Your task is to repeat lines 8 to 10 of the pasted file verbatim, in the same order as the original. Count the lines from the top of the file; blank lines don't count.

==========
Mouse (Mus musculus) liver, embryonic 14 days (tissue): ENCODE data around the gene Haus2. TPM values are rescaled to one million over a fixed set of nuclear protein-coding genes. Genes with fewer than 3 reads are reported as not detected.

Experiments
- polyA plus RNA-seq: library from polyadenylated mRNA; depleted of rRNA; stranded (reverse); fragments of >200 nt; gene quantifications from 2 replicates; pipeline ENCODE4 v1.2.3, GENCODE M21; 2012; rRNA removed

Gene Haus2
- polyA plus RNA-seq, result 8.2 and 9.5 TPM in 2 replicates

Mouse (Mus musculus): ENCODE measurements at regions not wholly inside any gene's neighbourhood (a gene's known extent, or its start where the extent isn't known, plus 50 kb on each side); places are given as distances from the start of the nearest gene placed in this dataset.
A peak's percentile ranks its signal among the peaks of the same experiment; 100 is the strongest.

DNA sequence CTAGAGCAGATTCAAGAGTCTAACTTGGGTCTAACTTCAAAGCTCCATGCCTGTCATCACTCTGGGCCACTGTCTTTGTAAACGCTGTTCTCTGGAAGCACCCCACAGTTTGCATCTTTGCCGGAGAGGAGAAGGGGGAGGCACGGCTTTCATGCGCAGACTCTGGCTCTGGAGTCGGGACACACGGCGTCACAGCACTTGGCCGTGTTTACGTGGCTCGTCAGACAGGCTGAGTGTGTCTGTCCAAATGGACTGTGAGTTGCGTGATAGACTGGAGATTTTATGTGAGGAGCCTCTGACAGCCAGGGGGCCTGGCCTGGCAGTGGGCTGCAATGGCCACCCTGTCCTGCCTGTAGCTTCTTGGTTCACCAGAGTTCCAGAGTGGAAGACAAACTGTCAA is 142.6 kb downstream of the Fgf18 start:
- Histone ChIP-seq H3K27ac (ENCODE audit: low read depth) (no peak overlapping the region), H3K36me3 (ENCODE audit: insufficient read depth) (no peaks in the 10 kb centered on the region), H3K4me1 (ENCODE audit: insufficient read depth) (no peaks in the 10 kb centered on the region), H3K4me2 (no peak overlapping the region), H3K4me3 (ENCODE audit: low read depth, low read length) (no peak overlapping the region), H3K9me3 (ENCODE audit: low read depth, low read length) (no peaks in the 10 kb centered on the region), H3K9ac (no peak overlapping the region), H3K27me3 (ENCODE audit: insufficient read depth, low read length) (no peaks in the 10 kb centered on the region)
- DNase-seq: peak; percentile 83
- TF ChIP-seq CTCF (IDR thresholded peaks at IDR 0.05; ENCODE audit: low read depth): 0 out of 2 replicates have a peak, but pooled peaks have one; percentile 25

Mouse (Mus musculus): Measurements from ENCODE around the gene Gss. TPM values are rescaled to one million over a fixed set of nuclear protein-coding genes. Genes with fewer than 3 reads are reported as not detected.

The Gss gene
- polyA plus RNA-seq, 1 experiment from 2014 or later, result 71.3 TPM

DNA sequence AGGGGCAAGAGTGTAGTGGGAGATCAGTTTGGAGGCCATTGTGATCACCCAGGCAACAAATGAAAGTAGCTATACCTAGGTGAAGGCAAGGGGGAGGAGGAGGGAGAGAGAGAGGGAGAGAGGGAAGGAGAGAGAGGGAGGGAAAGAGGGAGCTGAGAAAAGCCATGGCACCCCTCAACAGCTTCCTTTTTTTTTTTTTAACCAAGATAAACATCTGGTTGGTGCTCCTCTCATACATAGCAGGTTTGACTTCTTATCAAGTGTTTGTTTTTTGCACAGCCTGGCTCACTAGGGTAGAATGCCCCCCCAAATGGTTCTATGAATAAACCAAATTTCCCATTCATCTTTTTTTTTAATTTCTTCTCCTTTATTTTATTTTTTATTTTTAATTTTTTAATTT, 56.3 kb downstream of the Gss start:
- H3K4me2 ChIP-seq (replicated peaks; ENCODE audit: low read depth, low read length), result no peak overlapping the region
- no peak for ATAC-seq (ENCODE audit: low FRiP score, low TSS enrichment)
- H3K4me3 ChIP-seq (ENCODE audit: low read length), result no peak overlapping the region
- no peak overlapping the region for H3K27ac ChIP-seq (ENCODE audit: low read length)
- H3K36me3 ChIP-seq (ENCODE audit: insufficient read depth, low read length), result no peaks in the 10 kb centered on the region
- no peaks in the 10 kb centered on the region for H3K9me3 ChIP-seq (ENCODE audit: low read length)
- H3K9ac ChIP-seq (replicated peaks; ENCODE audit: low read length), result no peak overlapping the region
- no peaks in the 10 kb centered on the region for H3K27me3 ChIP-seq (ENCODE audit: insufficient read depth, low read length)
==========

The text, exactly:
DNA sequence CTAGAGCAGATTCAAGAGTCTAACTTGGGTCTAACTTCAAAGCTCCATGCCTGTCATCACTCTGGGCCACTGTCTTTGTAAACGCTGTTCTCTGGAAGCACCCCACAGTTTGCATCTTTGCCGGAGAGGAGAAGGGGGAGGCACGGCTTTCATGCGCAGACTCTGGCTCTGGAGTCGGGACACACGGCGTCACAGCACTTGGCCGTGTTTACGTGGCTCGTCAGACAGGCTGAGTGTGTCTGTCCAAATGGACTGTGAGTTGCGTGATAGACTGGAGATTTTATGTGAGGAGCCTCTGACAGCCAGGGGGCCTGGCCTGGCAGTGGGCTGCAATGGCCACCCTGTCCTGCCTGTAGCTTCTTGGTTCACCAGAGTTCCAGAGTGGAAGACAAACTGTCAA is 142.6 kb downstream of the Fgf18 start:
- Histone ChIP-seq H3K27ac (ENCODE audit: low read depth) (no peak overlapping the region), H3K36me3 (ENCODE audit: insufficient read depth) (no peaks in the 10 kb centered on the region), H3K4me1 (ENCODE audit: insufficient read depth) (no peaks in the 10 kb centered on the region), H3K4me2 (no peak overlapping the region), H3K4me3 (ENCODE audit: low read depth, low read length) (no peak overlapping the region), H3K9me3 (ENCODE audit: low read depth, low read length) (no peaks in the 10 kb centered on the region), H3K9ac (no peak overlapping the region), H3K27me3 (ENCODE audit: insufficient read depth, low read length) (no peaks in the 10 kb centered on the region)
- DNase-seq: peak; percentile 83